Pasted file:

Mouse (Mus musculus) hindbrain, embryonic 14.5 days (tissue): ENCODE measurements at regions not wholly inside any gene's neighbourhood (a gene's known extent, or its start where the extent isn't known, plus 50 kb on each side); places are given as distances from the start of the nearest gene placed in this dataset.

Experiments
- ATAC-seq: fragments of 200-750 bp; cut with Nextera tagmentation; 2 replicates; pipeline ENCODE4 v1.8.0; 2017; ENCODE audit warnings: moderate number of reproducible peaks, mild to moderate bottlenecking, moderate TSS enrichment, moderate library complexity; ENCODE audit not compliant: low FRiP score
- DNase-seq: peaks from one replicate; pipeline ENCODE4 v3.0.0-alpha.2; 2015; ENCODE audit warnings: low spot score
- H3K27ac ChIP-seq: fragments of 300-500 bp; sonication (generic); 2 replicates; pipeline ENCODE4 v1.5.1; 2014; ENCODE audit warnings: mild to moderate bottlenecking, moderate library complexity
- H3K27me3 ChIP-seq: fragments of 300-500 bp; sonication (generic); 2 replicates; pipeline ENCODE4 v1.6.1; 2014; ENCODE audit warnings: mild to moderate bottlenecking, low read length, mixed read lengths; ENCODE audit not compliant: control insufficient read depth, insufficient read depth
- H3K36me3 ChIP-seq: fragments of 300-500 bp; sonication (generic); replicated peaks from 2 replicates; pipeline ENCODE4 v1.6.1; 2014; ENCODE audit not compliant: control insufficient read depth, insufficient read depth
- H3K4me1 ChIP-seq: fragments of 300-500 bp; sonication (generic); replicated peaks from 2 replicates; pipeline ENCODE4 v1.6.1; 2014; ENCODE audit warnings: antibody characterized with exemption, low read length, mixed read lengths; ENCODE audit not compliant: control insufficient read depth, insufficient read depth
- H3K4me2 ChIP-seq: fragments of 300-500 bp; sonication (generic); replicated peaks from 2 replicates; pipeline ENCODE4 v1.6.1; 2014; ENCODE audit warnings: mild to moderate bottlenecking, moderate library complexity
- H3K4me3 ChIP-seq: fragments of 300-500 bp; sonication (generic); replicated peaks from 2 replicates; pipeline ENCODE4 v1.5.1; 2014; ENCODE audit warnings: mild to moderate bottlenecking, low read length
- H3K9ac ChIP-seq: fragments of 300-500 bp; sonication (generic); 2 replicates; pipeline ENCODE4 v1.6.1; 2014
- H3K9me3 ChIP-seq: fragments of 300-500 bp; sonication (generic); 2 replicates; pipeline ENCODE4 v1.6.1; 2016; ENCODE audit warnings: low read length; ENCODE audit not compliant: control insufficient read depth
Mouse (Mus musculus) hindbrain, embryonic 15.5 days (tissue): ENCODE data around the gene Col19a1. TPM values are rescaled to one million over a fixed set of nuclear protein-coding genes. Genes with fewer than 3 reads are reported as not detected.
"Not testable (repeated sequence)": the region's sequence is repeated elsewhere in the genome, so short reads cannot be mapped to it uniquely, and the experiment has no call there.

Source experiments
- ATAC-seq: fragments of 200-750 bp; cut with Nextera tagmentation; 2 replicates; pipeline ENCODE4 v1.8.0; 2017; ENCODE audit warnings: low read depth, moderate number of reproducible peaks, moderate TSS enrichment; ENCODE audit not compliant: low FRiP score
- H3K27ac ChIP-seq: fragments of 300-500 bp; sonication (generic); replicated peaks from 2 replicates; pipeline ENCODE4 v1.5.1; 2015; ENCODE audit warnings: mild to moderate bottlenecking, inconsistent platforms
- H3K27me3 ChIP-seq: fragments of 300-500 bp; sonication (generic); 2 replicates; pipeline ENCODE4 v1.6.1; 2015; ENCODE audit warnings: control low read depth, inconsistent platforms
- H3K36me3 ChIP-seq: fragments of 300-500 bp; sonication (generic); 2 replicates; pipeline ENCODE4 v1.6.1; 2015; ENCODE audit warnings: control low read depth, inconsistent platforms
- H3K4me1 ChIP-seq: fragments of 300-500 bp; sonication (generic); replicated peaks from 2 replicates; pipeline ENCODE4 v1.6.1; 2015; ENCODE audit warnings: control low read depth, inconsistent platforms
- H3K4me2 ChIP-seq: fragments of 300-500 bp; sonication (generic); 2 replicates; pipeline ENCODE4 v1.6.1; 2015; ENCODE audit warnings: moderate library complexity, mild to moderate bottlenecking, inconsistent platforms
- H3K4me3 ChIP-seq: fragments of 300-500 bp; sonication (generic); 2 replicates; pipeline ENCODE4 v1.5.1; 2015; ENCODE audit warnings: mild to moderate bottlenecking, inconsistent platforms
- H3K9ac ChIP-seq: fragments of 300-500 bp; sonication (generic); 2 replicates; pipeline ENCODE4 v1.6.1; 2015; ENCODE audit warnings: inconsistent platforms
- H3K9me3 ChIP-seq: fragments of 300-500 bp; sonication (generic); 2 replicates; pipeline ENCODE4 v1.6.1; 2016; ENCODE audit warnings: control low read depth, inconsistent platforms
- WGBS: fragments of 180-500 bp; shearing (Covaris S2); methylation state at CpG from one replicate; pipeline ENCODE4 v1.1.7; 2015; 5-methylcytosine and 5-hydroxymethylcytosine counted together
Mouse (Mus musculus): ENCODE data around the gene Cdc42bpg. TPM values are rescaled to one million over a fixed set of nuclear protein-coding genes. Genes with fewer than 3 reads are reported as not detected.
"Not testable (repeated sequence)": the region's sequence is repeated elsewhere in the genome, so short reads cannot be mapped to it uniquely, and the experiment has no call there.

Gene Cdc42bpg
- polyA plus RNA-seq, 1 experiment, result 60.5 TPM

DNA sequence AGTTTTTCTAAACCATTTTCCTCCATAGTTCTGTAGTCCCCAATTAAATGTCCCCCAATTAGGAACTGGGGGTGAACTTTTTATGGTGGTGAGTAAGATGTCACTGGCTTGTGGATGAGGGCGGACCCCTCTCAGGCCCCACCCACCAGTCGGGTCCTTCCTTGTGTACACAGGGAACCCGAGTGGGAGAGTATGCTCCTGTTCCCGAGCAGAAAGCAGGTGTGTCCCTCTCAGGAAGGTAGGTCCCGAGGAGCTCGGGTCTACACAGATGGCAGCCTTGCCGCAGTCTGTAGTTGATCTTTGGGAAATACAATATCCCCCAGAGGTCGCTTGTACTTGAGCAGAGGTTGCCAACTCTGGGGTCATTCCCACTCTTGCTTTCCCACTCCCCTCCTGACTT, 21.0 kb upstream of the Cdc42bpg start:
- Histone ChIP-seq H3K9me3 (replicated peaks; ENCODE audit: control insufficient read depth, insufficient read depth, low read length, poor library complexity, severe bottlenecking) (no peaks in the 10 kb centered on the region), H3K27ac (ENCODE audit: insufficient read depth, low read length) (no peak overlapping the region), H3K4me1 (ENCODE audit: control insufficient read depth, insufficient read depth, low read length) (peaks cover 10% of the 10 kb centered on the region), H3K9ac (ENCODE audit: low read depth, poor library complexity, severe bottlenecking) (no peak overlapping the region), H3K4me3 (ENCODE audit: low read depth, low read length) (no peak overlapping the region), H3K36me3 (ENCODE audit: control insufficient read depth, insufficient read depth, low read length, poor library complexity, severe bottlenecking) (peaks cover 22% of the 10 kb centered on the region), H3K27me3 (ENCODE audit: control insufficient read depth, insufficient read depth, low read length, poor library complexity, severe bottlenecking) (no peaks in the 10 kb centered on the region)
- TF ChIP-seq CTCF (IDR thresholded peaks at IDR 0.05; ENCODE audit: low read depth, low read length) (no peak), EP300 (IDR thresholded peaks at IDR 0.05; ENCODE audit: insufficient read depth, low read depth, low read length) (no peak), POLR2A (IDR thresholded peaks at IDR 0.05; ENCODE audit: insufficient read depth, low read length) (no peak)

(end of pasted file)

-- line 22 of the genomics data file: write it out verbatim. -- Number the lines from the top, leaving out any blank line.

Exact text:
- H3K4me3 ChIP-seq: fragments of 300-500 bp; sonication (generic); 2 replicates; pipeline ENCODE4 v1.5.1; 2015; ENCODE audit warnings: mild to moderate bottlenecking, inconsistent platforms